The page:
Exhibit 7 – OSPF plain text authentication applied to area 0
R1# show ip ospf interface gigabitEthernet 0/2 GigabitEthernet0/2 is up, line protocol is up Internet Address 10.0.12.1/24, Area 0, Attached via Network Statement Process ID 1, Router ID 10.0.13.1, Network Type POINT_TO_POINT, Cost: 1 Topology-MTID Cost Disabled Shutdown Topology Name 0 1 no no Base Transmit Delay is 1 sec, State POINT_TO_POINT Timer intervals configured, Hello 10, Dead 40, Wait 40, Retransmit 5 oob-resync timeout 40 Hello due in 00:00:01 Supports Link-local Signaling (LLS) Cisco NSF helper support enabled IETF NSF helper support enabled Index 1/1/1, flood queue length 0 Next 0x0(0)/0x0(0)/0x0(0) Last flood scan length is 1, maximum is 1 Last flood scan time is 0 msec, maximum is 0 msec Neighbor Count is 1, Adjacent neighbor count is 1 Adjacent with neighbor 10.0.12.2 Suppress hello for 0 neighbor(s) Simple password authentication enabled
Exhibit 8 – OSPF clear text authentication applied to interface GigabitEthernet 0/2
OSPF Simple Password Authentication Alternatives
OSPF plain text authentication is not the more secure way to detect unauthorized OSPF traffic. In fact, you can either use MD5 or HMAC-SHA authentication methods, which protect OSPF packets from being corrupted. OSPF MD5 and HMAC-SHA are easy to configure and they do not consume a high volume of CPU cycles.
Related Lessons to OSPF Plain Text Authentication,OSPF Clear Text Authentication
- OSPF Router ID
- OSPF Null Authentication
- OSPF Plain Text Authentication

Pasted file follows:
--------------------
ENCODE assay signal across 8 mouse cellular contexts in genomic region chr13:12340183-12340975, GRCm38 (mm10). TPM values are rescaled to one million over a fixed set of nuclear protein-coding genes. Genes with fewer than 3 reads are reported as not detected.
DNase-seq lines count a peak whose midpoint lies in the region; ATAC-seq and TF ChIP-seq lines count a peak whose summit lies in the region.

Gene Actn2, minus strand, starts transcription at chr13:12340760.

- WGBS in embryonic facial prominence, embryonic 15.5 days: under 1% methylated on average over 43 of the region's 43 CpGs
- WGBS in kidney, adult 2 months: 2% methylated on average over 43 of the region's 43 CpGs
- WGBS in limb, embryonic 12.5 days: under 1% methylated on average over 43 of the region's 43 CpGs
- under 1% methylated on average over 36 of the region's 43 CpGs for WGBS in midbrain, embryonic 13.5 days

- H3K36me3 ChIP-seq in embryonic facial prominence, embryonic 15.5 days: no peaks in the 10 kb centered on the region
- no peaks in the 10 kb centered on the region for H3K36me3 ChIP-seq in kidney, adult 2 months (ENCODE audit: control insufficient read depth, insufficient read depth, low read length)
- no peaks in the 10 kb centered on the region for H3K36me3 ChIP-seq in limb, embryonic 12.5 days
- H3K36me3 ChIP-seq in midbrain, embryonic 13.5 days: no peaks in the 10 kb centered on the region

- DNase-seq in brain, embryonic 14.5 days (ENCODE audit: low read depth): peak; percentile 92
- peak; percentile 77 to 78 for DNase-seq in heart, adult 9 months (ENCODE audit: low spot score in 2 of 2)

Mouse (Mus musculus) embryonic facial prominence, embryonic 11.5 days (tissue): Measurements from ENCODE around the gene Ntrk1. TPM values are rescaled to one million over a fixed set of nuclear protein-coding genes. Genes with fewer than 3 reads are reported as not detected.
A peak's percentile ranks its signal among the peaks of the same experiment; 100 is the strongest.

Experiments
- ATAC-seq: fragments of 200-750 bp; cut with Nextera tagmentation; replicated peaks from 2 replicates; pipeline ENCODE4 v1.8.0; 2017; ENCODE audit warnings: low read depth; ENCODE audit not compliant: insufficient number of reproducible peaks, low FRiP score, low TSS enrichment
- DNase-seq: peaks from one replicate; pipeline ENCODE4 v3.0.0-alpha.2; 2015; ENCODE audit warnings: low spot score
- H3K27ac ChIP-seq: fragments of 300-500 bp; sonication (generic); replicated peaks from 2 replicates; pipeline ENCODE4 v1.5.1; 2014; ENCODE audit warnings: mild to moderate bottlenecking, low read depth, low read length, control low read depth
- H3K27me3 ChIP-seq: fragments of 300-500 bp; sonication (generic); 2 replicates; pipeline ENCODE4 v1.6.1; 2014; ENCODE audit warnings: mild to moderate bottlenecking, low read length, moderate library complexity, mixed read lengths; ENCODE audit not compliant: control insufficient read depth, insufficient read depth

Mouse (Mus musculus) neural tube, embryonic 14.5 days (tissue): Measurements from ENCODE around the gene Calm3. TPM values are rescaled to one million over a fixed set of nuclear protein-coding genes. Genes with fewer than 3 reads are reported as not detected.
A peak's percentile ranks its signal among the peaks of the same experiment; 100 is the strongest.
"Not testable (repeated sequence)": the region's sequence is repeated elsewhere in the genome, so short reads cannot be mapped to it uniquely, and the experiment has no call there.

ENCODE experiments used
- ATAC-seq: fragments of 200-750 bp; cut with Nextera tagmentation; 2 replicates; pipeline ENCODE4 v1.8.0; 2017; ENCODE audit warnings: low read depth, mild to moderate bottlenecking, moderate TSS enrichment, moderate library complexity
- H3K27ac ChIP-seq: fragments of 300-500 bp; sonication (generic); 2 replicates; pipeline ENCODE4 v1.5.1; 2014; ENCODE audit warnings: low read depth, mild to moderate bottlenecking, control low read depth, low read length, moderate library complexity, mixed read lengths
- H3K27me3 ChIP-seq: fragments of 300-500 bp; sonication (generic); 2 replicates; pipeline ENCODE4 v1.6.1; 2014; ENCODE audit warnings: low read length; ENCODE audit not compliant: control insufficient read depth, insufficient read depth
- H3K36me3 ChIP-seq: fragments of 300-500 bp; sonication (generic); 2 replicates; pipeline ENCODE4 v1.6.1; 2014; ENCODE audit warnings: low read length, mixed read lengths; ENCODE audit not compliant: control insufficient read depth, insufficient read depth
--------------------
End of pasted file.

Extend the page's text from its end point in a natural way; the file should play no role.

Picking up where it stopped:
- OSPF Default Route
- Basic OSPF Configuration Lab for CCNA
- OSPF Configuration
- OSPF Passive Interface
- OSPF Virtual Link
- OSPF Stub Area
- OSPF LSA Types
- OSPF Totally Stubby Area
- OSPF Reference Bandwidth
- OSPF Cost
- OSPF DR/BDR Election
- OSPF Hello and Dead Interval
- OSPF Metric
- OSPF MD5 Authentication
- OSPF HMAC-SHA Cryptographic Authentication
- OSPF Multi-Area
- OSPF TTL Security Check
- OSPF Graceful Shutdown
- Route Redistribution between OSPF and RIP
- OSPF Network Types
- OSPF Totally NSSA Area
- OSPF NSSA Area
- OSPF Summarization
- OSPF Route Filtering
- OSPF Type 5 LSA Filtering
- OSPF ABR Type 3 LSA Filtering
- OSPF Prefix Suppression
- OSPF Path Selection
- OSPF LSA Throttling
- OSPF SPF Throttling
- OSPF Incremental SPF
- OSPF Non-Broadcast Network Type
- OSPF Point-to-Point Network Type
- OSPF Broadcast Network Type
- OSPF Point-to-Multipoint Network Type
- OSPF vs RIP
- OSPF LSA Group Pacing
- OSPF LSA Flood Pacing
- OSPF LSA Retransmission Pacing